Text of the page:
The University of South Florida is doing its part to help protect the environment by creating the Student Green Energy Fund, which is used to pay for environmental projects and reduce energy costs around the Tampa campus.
To counter the threat of climate change, public universities nationwide are making environmental needs a priority by building solar panels to reduce energy consumption.
According to the Association for the Advancement of Sustainability in Higher Education, the institutional price drops for solar panels has caused installed energy capacity to grow 450 percent within the last three years.
With the help of the green energy fund, the Marshall Center now has solar panels on its roof. According to fund Manager Zaida Darley, the new canopy being built next to the Marshall Center will also consist of solar panels. The work should be finished by the end of the semester.
“The energy produced from the solar panels will go back into the Marshall Center, which will make the electricity cheaper and save the students money,” said Darley.
The green fund is also working on reconstructing the solar panels on the car port located by the Engineering Building that will charge the electric golf carts around campus. There will also be solar umbrellas outside Champion’s Choice Dining Hall by the gym where students can plug in their electronics.
Other Florida universities are enhancing their environmental resources by putting solar panels on their buildings. The University of Central Florida has five installations of solar panels around its campus.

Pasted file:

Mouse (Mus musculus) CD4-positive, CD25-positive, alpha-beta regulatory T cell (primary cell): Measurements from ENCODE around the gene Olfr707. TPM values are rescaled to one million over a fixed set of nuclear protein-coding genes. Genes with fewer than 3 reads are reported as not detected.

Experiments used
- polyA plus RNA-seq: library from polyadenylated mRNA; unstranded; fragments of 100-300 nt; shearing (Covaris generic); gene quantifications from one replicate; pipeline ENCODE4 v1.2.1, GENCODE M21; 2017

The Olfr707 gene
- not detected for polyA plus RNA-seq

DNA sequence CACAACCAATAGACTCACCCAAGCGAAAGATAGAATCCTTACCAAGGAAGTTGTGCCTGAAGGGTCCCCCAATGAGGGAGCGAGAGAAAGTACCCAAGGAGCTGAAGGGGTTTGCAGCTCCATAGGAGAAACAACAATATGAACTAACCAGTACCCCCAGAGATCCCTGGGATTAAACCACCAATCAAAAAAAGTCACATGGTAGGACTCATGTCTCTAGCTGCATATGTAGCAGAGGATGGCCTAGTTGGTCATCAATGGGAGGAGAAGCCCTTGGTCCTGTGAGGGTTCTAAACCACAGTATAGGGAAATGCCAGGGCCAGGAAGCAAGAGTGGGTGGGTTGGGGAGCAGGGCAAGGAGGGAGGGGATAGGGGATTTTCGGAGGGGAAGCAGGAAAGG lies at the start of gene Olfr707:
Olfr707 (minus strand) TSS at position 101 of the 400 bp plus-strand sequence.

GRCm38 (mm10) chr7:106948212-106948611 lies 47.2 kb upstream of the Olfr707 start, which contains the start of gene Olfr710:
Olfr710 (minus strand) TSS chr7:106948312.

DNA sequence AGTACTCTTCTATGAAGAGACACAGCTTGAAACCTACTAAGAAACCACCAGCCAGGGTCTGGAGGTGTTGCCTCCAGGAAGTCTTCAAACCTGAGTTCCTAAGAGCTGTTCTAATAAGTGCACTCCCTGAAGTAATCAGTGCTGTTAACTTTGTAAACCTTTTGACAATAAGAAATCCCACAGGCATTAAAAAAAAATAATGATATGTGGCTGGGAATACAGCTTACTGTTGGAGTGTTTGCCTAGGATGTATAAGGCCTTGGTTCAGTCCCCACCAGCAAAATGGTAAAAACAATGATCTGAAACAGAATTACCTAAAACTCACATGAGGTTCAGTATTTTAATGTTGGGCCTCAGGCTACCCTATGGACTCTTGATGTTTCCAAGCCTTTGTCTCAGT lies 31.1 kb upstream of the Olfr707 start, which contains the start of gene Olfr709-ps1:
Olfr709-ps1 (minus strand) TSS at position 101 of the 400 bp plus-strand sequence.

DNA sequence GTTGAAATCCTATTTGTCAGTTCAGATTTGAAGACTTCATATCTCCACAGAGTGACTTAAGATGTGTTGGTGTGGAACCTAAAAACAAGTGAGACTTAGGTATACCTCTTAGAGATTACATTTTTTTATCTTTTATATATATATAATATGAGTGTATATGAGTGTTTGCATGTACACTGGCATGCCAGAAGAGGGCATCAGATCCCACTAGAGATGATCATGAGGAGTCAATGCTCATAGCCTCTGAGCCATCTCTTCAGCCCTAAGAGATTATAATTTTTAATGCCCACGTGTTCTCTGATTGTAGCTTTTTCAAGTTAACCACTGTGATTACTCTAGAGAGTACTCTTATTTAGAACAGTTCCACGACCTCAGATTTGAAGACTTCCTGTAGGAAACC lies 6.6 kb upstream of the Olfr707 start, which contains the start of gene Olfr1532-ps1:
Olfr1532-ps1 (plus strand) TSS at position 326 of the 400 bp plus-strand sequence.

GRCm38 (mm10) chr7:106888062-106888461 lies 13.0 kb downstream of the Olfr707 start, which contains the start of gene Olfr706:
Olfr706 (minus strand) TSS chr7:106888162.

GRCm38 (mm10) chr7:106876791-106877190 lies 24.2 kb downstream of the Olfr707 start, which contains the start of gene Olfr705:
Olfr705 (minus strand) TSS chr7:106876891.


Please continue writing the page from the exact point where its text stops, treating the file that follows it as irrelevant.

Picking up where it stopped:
David Norvell of the UCF Sustainability Department said, “Our installs range from 10 KW to more than 100 KW. They produce for about 5 hours a day. Therefore the energy output from these ranges from 50KWH to 500 KWH, each day, 7 days a week.”
University of Florida has one 75kW solar panel on its campus that has a resistance to heavy wind. However, the university is hoping to get more panels, but does not have enough funding.
“We will not give up because there are always new technologies becoming available, making renewable energy implementation more feasible,” UF’s Energy Efficiency Coordinator Dustin Stephany said, “A few other things are in the mix that will help us reach our future goals of being less dependent on fossil fuels however it takes a holistic approach and commitment on all levels.”
Florida State University has only a few solar panels that are used as experiments and has instead chosen different actions to improve the environment.
“The payback on the use of solar panels is around 40 years,” Associate Vice President for Facilities Dennis Bailey said, “We can find paybacks of less than seven years on other projects which allow us to do more for the same amount of money.”